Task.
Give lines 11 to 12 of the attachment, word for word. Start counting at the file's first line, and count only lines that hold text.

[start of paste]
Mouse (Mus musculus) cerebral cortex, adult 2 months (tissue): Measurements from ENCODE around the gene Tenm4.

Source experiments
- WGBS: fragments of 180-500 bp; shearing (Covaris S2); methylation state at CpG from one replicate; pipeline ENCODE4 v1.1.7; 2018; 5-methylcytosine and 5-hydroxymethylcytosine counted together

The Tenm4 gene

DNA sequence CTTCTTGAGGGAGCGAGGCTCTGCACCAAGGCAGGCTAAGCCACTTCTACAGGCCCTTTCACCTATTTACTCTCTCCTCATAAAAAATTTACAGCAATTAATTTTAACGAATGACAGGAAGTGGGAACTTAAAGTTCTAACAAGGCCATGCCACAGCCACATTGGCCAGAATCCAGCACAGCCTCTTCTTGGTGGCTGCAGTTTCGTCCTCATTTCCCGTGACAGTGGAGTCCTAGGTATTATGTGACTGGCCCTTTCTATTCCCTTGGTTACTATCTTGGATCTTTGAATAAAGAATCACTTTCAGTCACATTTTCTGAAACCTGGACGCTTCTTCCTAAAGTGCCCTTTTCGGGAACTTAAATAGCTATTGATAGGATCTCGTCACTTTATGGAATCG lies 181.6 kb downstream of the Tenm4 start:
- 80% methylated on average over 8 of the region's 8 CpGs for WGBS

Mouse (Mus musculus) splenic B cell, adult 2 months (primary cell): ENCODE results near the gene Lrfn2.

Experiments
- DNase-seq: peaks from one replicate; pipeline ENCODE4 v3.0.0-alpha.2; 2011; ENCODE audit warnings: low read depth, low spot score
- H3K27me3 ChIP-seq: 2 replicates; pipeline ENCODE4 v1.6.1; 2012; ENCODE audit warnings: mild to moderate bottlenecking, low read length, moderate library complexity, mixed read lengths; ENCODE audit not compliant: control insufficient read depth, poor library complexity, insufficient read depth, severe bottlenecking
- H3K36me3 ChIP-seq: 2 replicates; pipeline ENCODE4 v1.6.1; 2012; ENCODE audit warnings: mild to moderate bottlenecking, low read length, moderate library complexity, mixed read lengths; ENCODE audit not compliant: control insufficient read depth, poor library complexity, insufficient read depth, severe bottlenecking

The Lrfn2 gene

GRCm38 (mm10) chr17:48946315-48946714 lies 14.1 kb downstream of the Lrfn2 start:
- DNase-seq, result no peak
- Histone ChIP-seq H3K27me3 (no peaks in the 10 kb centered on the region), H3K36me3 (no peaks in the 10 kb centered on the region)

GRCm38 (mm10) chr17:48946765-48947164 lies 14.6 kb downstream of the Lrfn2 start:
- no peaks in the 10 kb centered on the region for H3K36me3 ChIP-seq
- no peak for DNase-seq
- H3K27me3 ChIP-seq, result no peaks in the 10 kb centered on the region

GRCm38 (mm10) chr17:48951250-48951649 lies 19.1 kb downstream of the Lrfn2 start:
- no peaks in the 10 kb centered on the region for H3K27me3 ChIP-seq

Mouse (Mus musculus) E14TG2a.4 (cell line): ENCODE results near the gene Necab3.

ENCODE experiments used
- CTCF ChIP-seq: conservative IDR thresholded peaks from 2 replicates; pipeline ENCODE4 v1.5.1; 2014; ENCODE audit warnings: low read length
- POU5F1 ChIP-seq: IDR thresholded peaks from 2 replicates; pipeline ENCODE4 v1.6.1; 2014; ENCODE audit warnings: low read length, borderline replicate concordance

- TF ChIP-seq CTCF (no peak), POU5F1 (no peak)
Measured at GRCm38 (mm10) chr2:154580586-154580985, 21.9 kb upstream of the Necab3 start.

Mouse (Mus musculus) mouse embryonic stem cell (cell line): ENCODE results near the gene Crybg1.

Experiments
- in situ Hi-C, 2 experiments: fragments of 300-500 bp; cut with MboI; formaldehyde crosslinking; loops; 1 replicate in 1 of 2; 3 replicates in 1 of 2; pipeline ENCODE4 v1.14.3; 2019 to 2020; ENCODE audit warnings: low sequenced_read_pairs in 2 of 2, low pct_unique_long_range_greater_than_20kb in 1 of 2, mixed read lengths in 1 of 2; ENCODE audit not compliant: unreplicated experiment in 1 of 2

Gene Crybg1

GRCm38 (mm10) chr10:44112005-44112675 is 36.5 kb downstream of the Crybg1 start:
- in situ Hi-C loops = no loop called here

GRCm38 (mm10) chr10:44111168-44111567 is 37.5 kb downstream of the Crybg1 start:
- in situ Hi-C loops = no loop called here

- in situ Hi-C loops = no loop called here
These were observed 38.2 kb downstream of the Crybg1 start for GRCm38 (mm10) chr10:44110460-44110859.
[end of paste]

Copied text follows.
- H3K36me3 ChIP-seq: 2 replicates; pipeline ENCODE4 v1.6.1; 2012; ENCODE audit warnings: mild to moderate bottlenecking, low read length, moderate library complexity, mixed read lengths; ENCODE audit not compliant: control insufficient read depth, poor library complexity, insufficient read depth, severe bottlenecking

The Lrfn2 gene